Karl Marx and Friedrich Engels argued that Malthus failed to recognize a crucial difference between humans and other species. In capitalist societies, as Engels put it, scientific and technological "progress is as unlimited and at least as rapid as that of population". Marx argued, even more broadly, that the growth of both a human population in toto and the "relative surplus population" within it, occurred in direct proportion to accumulation.
Henry George in Progress and Poverty (1879) criticized Malthus's view that population growth was a cause of poverty, arguing that poverty was caused by the concentration of ownership of land and natural resources. George noted that humans are distinct from other species, because unlike most species humans can use their minds to leverage the reproductive forces of nature to their advantage. He wrote, "Both the jayhawk and the man eat chickens; but the more jayhawks, the fewer chickens, while the more men, the more chickens."
D. E. C. Eversley observed that Malthus appeared unaware of the extent of industrialization, and either ignored or discredited the possibility that it could improve living conditions of the poorer classes.
Barry Commoner believed in The Closing Circle (1971) that technological progress will eventually reduce the demographic growth and environmental damage created by civilization. He also opposed coercive measures postulated by neo-malthusian movements of his time arguing that their cost will fall disproportionately on the low-income population who is struggling already.
Ester Boserup suggested that expanding population leads to agricultural intensification and development of more productive and less labor-intensive methods of farming. Thus, human population levels determines agricultural methods, rather than agricultural methods determining population.
The theory’s Malthusian premise has been proven wrong since 1963, when the rate of population growth reached a frightening 2 percent a year but then began dropping. The 1963 inflection point showed that the imagined soaring J-curve of human increase was instead a normal S-curve. The growth rate was leveling off. No one thought the growth rate might go negative and the population start shrinking in this century without an overshoot and crash, but that is what is happening.— Stewart Brand, Whole Earth Discipline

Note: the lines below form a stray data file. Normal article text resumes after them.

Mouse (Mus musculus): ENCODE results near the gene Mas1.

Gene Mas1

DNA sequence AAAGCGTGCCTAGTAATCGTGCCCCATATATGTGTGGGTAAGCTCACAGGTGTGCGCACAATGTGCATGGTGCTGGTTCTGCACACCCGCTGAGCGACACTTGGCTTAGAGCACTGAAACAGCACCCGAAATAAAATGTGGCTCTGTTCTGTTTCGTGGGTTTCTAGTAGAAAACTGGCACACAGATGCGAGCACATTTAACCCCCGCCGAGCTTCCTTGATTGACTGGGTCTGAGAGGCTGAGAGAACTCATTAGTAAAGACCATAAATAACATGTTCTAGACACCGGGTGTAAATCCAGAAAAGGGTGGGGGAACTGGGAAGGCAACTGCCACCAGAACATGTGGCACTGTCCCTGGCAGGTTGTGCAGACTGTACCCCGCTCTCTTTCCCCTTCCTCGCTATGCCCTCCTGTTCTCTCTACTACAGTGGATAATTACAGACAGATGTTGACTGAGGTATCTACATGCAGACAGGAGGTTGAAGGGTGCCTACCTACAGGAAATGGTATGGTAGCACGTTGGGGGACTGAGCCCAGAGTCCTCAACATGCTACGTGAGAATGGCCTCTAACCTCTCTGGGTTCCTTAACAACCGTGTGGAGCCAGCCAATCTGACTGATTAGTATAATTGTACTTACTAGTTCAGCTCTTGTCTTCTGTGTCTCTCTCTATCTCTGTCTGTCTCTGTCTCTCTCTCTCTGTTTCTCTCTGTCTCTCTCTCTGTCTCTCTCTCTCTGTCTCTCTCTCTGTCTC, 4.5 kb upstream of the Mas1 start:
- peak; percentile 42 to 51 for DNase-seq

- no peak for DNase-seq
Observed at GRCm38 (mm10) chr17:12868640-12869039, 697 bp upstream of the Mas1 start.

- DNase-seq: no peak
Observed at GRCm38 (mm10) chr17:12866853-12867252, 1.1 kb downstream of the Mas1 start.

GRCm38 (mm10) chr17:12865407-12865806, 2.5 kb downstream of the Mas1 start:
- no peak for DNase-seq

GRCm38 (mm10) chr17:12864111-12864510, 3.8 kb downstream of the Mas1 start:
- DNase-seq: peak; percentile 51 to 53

Short-term trends, even on the scale of decades or centuries, cannot prove or disprove the existence of mechanisms promoting a Malthusian catastrophe over longer periods. However, due to the prosperity of a major fraction of the human population at the beginning of the 21st century, and the debatability of the predictions for ecological collapse made by Paul R. Ehrlich in the 1960s and 1970s, some people, such as economist Julian L. Simon and medical statistician Hans Rosling questioned its inevitability.
Joseph Tainter asserts that science has diminishing marginal returns and that scientific progress is becoming more difficult, harder to achieve, and more costly, which may reduce efficiency of the factors that prevented the Malthusian scenarios from happening in the past.
The view that a "breakout" from the Malthusian trap has led to an era of sustained economic growth is explored by "unified growth theory". One branch of unified growth theory is devoted to the interaction between human evolution and economic development. In particular, Oded Galor and Omer Moav argue that the forces of natural selection during the Malthusian epoch selected beneficial traits to the growth process and this growth enhancing change in the composition of human traits brought about the escape from the Malthusian trap, the demographic transition, and the take-off to modern growth.